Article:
Beyond its reflection of popular media through multiplied artifice, Behavior presents a satire of authoritative positions of knowing. A subplot repeatedly referenced throughout the film names a distinct group of individuals identified as having “grey tendencies.” At one point, the character Deanna describes these individuals as: “people who suddenly become aware of something that’s been going on for a long time—like Christmas as capitalism—they notice something that to everyone else is completely obvious.” Deanna seems to observe this group tendency as a negative condition, as if acknowledging reality amounts to bad behavior. Foreclosing a discussion of what is assumed to be self-evident, Deanna’s cynicism is contrasted by her roommate Seth’s repeated warnings that she “not be so sure about everything.” Freud’s famed bad news that “man is not master in his own house” was also a position against resigned conclusions. It pointed away from a behavioral approach and towards greater human freedom—subjectivity would have to be expanded, against the strangulations of determinisms that had gone yet undetected. Leavitt’s film calls into question culturally dominant assumptions about individuals that are based simply on observing their behavior—a potential critique of behaviorism. The subplot phrase, “grey tendencies,” suggests a behavior of the mind, a term of pseudo-psychology. And it is amidst the indeterminacy of Leavitt’s compounded artifice that his film suggests the need for alternatives to abolishing ambivalence. Behavior asks: how do we relinquish the obsession with fixed identity and claims of mastery.  

About the Artist
Since the late 1960s, Los Angeles-based artist William Leavitt's work has been the subject of numerous one-person exhibitions including an extensive survey at the Museum of Contemporary Art, Los Angeles in 2011. His work has been included in thematic exhibitions around the world and is in public collections such as Museum Boijmans van Beuningen, Rotterdam; Los Angeles County Museum of Art; Museum of Contemporary Art, Los Angeles; Museum of Modern Art, New York; and Stedelijk Museum Amsterdam.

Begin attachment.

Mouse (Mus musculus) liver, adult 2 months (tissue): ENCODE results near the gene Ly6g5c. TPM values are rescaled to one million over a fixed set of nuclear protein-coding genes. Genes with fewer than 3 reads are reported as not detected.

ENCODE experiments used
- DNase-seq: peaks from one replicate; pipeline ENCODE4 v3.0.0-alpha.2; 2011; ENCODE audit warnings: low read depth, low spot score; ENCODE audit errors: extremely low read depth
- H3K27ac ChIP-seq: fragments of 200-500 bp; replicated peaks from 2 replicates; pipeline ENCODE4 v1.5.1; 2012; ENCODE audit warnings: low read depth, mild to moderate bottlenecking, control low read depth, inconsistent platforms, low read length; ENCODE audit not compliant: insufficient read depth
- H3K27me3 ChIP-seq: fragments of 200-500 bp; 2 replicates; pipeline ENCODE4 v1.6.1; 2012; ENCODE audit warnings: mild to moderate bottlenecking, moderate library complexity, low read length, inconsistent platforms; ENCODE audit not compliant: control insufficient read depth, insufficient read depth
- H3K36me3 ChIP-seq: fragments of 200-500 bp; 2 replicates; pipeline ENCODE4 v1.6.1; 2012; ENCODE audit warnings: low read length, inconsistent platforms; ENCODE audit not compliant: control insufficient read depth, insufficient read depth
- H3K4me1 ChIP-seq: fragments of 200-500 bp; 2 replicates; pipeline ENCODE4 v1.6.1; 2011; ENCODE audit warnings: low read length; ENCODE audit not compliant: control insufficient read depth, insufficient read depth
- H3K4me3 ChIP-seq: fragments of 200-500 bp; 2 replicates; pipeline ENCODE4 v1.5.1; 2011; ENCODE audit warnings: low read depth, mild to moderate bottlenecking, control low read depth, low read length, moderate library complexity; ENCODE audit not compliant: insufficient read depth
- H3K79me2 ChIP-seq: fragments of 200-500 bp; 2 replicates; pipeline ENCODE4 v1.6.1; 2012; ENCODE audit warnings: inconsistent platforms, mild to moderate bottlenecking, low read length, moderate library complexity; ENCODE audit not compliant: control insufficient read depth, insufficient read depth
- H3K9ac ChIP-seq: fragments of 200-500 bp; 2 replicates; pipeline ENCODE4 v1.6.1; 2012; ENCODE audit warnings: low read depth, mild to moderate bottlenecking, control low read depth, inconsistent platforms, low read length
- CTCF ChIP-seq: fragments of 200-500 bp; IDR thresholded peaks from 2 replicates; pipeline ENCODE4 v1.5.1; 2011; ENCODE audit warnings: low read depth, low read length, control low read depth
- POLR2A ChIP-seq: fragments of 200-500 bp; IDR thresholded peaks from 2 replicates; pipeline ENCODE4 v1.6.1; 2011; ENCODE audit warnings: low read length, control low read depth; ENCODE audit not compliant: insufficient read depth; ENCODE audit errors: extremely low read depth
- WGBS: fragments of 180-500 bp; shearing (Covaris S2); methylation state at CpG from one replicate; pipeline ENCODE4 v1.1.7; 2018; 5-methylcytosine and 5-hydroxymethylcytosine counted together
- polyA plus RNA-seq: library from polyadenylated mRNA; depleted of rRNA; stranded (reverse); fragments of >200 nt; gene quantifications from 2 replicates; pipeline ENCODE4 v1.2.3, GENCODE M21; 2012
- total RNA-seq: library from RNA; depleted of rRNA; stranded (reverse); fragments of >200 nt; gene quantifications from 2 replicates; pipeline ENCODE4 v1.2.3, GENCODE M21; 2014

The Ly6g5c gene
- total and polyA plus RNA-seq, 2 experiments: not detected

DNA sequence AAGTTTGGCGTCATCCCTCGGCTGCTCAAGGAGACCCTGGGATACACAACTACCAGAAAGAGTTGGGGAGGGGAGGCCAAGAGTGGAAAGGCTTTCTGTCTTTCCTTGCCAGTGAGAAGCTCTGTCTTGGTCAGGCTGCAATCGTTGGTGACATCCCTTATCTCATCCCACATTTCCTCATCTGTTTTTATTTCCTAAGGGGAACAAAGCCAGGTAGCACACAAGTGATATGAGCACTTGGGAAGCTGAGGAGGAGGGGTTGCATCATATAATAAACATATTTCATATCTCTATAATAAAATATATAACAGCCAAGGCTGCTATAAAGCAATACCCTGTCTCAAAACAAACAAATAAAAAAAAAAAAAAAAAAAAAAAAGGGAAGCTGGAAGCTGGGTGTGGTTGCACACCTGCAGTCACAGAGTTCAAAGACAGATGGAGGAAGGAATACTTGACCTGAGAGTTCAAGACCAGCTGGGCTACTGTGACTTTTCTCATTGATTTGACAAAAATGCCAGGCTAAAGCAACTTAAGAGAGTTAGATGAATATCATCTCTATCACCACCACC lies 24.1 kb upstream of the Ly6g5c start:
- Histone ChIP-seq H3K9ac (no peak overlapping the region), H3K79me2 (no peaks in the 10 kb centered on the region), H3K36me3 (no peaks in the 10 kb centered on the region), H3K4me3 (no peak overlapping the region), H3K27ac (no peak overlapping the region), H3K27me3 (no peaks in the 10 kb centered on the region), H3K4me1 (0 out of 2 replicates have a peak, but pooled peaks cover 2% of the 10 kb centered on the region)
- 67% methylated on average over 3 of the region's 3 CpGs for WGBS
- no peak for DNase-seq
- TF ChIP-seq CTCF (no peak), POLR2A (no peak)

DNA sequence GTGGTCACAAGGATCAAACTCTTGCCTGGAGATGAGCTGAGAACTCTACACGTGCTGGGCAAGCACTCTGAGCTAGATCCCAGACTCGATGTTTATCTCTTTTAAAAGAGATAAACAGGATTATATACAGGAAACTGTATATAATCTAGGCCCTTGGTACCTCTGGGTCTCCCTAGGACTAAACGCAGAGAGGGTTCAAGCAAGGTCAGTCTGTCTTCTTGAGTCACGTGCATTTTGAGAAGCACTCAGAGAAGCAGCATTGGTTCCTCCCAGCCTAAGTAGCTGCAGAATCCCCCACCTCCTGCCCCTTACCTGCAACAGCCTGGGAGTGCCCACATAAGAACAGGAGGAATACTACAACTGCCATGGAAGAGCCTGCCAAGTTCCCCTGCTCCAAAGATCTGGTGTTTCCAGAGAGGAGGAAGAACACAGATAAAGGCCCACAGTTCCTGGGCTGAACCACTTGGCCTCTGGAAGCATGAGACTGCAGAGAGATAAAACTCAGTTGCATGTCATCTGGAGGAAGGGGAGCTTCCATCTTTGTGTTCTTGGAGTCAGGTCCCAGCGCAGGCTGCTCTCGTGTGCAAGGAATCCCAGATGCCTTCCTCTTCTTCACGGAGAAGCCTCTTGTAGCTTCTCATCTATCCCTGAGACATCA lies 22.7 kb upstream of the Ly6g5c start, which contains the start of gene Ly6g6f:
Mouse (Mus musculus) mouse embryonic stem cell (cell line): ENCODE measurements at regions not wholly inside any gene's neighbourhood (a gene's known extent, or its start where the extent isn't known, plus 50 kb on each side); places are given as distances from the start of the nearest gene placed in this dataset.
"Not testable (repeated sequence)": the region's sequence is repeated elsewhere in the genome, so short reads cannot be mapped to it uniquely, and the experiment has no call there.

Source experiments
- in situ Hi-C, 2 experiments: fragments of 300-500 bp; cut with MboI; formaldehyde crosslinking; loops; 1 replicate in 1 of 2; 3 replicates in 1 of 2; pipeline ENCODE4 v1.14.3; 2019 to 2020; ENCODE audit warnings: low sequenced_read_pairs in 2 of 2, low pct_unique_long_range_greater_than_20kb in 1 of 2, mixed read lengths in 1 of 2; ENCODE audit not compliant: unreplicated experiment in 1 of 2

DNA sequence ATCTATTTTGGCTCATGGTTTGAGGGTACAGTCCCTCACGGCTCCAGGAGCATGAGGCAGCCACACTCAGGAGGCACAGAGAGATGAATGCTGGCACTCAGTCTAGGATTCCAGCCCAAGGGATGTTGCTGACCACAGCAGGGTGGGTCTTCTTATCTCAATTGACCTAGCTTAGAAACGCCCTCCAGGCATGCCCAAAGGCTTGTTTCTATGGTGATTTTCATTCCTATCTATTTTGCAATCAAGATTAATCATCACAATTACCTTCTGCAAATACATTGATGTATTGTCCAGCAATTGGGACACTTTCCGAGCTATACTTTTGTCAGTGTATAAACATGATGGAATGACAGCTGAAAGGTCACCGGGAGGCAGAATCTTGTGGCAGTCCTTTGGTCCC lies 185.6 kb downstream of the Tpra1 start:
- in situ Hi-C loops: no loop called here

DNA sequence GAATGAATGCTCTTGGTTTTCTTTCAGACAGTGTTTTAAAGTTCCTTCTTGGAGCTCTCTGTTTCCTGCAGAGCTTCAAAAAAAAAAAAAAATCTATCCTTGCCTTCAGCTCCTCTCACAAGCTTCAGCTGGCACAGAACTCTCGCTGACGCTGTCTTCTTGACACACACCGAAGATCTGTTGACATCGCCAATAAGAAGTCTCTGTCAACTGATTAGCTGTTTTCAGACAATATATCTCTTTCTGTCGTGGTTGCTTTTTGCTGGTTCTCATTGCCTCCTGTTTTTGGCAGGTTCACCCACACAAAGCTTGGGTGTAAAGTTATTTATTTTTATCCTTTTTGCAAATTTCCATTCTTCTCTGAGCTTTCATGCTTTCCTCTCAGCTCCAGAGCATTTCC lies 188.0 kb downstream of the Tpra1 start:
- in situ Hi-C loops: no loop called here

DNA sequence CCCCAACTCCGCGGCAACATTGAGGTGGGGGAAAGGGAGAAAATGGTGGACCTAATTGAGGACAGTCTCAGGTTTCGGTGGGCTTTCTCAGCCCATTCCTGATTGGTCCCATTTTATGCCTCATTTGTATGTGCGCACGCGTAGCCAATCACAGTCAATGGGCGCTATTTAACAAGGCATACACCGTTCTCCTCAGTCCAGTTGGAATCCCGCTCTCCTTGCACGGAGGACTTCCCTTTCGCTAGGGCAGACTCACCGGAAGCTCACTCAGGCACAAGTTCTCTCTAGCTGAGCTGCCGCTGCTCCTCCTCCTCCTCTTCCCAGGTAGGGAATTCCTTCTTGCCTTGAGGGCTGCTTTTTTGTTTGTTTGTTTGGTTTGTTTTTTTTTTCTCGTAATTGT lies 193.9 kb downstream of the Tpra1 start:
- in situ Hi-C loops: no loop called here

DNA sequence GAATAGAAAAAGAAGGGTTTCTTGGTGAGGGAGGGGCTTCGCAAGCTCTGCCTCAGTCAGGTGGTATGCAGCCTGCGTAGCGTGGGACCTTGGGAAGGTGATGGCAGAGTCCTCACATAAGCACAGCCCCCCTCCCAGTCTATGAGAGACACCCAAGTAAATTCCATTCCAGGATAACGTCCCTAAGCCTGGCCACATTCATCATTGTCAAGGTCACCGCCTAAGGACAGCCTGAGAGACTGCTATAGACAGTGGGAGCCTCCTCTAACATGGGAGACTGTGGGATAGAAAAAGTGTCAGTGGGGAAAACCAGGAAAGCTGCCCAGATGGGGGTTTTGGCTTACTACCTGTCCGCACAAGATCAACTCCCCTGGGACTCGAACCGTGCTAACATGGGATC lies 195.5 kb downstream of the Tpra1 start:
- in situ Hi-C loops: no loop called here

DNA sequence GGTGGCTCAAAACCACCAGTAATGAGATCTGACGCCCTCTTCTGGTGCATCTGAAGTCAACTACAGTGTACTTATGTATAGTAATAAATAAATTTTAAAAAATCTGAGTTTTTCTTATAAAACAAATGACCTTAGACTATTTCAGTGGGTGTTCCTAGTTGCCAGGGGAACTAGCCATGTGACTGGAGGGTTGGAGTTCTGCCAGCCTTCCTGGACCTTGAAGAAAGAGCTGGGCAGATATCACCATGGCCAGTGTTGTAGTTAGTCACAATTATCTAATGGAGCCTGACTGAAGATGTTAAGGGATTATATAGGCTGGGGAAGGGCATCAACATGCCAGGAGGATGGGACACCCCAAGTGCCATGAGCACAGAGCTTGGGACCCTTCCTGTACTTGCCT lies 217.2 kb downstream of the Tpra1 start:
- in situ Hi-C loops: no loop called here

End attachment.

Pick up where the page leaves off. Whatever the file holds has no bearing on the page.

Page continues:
About LA><ART
Founded in 2005, LA><ART is Los Angeles’ leading independent contemporary art space supporting artistic and curatorial freedom. The organization is committed to producing newly commissioned works of art, to present experimental exhibitions, public art initiatives, and publications with emerging, mid-career and established local, national and international artists.

LA><ART's programs are produced with generous support from The Andy Warhol Foundation for the Visual Arts; The National Endowment for the Arts; The Los Angeles County Arts Commission; the Graham Foundation for Advanced Studies in the Fine Arts, Nathan Cummings Foundation, with the support and encouragement of Roberta Friedman Cummings, Dashiell Driscoll and Clea Shearer; The Philip and Muriel Berman Foundation; California Community Foundation; City of Los Angeles, Department of Cultural Affairs; Foundation for Contemporary Arts; Robert Rauschenberg Foundation; the Anthony & Jeanne Pritzker Family Foundation; Joel Chen; Ruth and Jacob Bloom; the Evans Family Foundation; Stanley and Gail Hollander; Lisa and Leonardo Schiff; Sima Familant; Michael and Joyce Ostin; Joseph Varet and Esther Kim Varet; Brenda R. Potter; the Maurice Marciano Family Foundation; Ron and Sindi Schwartz; Maja Kristin; Larry Mathews and Brian Saliman; Linda Janger; Phil Lord; Anonymous Donors; Claire and Eric Block, and the Offield Family Foundation.

About The Occasional
LA><ART has launched a new platform for Los Angeles entitled The Occasional which marked a series of ambitious projects under the direction of a national curatorial team for establishing criticality and innovation in the process of collaboration between artists and curators. Our curatorial team, in collaboration with artists, have conceived of a flexible platform that addresses the problematics of Biennials based on a residency and commission model. The Occasional focuses on international artists residencies, long-term projects, and newly commissioned work in experimental contexts throughout the city of Los Angeles. The Occasional represents a manner of working with artists to realize a project from inception to installation, making the process transparent to audiences through salons, workshops and discussions. The project is not bound to institutional time but allows for an artist to work through research, questions and gives time to artists to realize their ideas according to their vision.

This program is Co-presented with Los Angeles Filmforum


LA><ART is open Tuesday through Saturday 11am – 6pm